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Fault Tolerant Integer Data Computations: Algorithms and Applications

Anarado, IJ-F; (2017) Fault Tolerant Integer Data Computations: Algorithms and Applications. Doctoral thesis , UCL (University College London). Green open access


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As computing units move to higher transistor integration densities and computing clusters become highly heterogeneous, studies begin to predict that, rather than being exceptions, data corruptions in memory and processor failures are likely to become more prevalent. It has therefore become imperative to improve the reliability of systems in the face of increasing soft error probabilities in memory and computing logic units of silicon CMOS integrated chips. This thesis introduces a new class of algorithms for fault tolerance in compute-intensive linear and sesquilinear (“one-and-half-linear”) data computations on integer data inputs within high-performance computing systems. The key difference between the proposed algorithms and existing fault tolerance methods is the elimination of the traditional requirement for additional hardware resources for system reliability. The first contribution of this thesis is in the detection of hardware-induced errors in integer matrix products. The proposed method of numerical packing for detecting a single error within a quadruple of matrix outputs is described in Chapter 2. The chapter includes analytic calculations of the proposed method’s computational complexity and reliability. Experimental results show that the proposed algorithm incurs comparable execution time overhead to existing algorithms for the detection and correction of a limited number of errors within generic matrix multiplication (GEMM) outputs. On the other hand, numerical packing becomes substantially more efficient in the mitigation of multiple errors. The achieved execution time gain of numerical packing is further analyzed with respect to its energy saving equivalent, thus paving the way for a new class of silent data corruption (SDC) mitigation method for integer matrix products that are fast, energy efficient, and highly reliable. A further advancement of the proposed numerical packing approach for the mitigation of core/processor failures in computing clusters (a.k.a., failstop failures) is described in Chapter 3 . The key advantage of this new packing approach is the ability to tolerate processor failures for all classes of sum-of-product computations. Because multimedia applications running on cloud computing platforms are now required to mitigate an increasing number of failures and outages at runtime, we analyze the efficiency of numerical packing within an image retrieval framework deployed over a cluster of AWS EC2 spot (i.e., low-cost albeit terminable) instances. Our results show that more than 70% reduction of cost can be achieved in comparison to conventional failure-intolerant processing based on AWS EC2 on-demand (i.e., higher-cost albeit guaranteed) instances. Finally, beyond numerical packing, we present a second approach for reliability in the case of linear and sesquilinear integer data computations by generalizing the recently-proposed concept of numerical entanglement. The proposed approach is capable of recovering from multiple fail-stop failures in a parallel/distributed computing environment. We present theoretical analysis of the computational and bit-width requirements of the proposed method in comparison to existing methods of checksum generation and processing. Our experiments with integer matrix products show that the proposed approach incurs 1.72% − 37.23% reduction in processing throughput in comparison to failure-intolerant processing while allowing for the mitigation of multiple fail-stop failures without the use of additional computing resources.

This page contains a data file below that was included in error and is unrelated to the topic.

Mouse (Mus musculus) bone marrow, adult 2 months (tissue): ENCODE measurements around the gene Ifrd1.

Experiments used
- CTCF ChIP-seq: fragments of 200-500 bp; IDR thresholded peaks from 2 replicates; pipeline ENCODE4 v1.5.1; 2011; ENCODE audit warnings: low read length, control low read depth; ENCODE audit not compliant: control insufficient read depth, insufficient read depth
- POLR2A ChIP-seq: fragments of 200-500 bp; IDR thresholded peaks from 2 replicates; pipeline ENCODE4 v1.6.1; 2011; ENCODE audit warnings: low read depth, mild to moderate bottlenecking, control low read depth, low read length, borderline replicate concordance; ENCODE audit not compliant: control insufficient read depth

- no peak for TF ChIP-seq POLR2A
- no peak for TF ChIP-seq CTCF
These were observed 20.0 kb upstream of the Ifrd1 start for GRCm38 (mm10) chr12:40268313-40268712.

Type: Thesis (Doctoral)
Title: Fault Tolerant Integer Data Computations: Algorithms and Applications
Open access status: An open access version is available from UCL Discovery
Language: English
UCL classification: UCL > Provost and Vice Provost Offices > UCL BEAMS
UCL > Provost and Vice Provost Offices > UCL BEAMS > Faculty of Engineering Science
URI: http://discovery.ucl.ac.uk/id/eprint/1538661
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